The subject line of the Delta email seemed harmless enough: “Changing the way you earn Medallion status“. But it has some current members of the airline’s SkyMiles frequent flyer program seeing red. “There goes my exalted status,” wailed one business traveler to FareCompare. Or as air travel analyst Rick Seaney put it, “The new rules create fewer high level elites – making it more elite.”
Listen to Rick Seaney for the low-down on the changes:
SkyMiles Changes in 2014
Seaney points out that this appears to be an industry first: “I believe this is the first time I have seen spending tied to elite status,” but he also notes that at least Delta is giving SkyMiles members plenty of notice; changes won’t arrive until next year and don’t affect status until 2015.
Still, it’s already creating a lot of buzz because it will no longer be enough to gain elite status by flying a lot. The new spending requirement means passengers will also have to shell out a certain number of dollars on flights each year or as one report put it, a minimum amount “for each rung on the mileage ladder.”
What Delta Passengers Must Spend for Status
The changes, which begin taking effect Jan. 1, 2014 for status in 2015, shake out as follows:
- Silver Medallion status: Fly 25,000 MQM*, spend $2,500 a year MQD**
- Gold Medallion status: Fly 50,000 MQM, spend $5,000 a year on MQD
- Platinum Medallion status: Fly 75,000 MQM, spend $7,500 a year on MQD
- Diamond Medallion status: Fly 125,000 MQM, spend $12,500 a year on MQD
*Medallion Qualification Miles
** Medallion Qualification Dollars
Some business travelers won’t feel any effect at all, particularly those who fly so much they (or their companies) routinely pay more than the bare minimum. In fact, on the plus side, they may have an easier time getting upgrades and/or free flights, because as Rick Seaney points out, they will have “fewer elites to contend with for the perks.”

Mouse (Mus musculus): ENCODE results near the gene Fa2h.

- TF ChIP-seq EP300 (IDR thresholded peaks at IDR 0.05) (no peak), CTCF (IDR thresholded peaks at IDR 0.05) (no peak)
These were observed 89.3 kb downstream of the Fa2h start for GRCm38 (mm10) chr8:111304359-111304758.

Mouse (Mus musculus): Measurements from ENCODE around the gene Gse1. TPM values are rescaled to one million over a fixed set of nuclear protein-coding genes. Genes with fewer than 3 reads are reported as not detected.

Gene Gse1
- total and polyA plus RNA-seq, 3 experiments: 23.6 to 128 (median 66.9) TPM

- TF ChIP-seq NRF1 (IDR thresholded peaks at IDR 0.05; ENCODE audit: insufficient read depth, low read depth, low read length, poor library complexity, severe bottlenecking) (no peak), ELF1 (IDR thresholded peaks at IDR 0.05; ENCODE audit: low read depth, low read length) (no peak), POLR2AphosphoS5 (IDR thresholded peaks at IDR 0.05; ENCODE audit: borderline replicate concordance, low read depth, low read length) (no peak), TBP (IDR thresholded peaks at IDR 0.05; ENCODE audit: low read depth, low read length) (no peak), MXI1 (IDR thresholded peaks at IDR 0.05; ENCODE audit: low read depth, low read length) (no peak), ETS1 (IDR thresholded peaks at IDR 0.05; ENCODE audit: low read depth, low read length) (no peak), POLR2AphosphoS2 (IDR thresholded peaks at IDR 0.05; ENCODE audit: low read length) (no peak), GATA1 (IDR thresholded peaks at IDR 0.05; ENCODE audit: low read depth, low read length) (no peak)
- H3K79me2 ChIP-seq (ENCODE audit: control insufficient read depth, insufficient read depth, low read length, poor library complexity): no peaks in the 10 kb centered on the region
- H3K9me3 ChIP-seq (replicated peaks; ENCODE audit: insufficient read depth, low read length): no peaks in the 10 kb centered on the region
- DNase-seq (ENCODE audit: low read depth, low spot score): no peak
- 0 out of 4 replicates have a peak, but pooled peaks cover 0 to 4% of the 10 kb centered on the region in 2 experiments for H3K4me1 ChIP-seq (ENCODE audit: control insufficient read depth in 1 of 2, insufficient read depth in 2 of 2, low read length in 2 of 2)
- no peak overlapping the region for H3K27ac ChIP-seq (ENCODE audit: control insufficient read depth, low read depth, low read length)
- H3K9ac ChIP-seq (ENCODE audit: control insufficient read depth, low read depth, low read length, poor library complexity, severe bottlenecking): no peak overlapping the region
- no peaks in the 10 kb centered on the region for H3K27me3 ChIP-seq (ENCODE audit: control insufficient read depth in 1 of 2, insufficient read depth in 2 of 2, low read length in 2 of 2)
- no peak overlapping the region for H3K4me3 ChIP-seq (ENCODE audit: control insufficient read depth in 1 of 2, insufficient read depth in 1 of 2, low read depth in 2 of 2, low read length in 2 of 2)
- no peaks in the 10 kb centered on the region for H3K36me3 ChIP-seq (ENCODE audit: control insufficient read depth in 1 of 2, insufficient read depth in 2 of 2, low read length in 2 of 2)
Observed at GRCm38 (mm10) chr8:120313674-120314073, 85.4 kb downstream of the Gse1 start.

Seaney says three groups of flyers will likely lose under the program changes:
- Those who achieve elite status solely through mileage running (by buying cheap tickets on long flights to rack up miles) although those that just use mileage runs to push them over to a particular status tier are “probably still okay.”
- Those who mostly fly Delta partners where the spending may not be counted toward status
- Those who don’t spend over $2,000 a month on a Delta-branded credit card
Are Frequent Flyer Programs Worth the Trouble?
Frequent flyer miles programs used to be so simple; fly, rack up miles, achieve status. Today’s programs include enough fine print to rival many legal documents, which raises the question: are they still worth the time and trouble, along with need to stay loyal to a single carrier that may not offer the cheapest priced tickets? We’d be interested to hear what frequent flying readers have to say.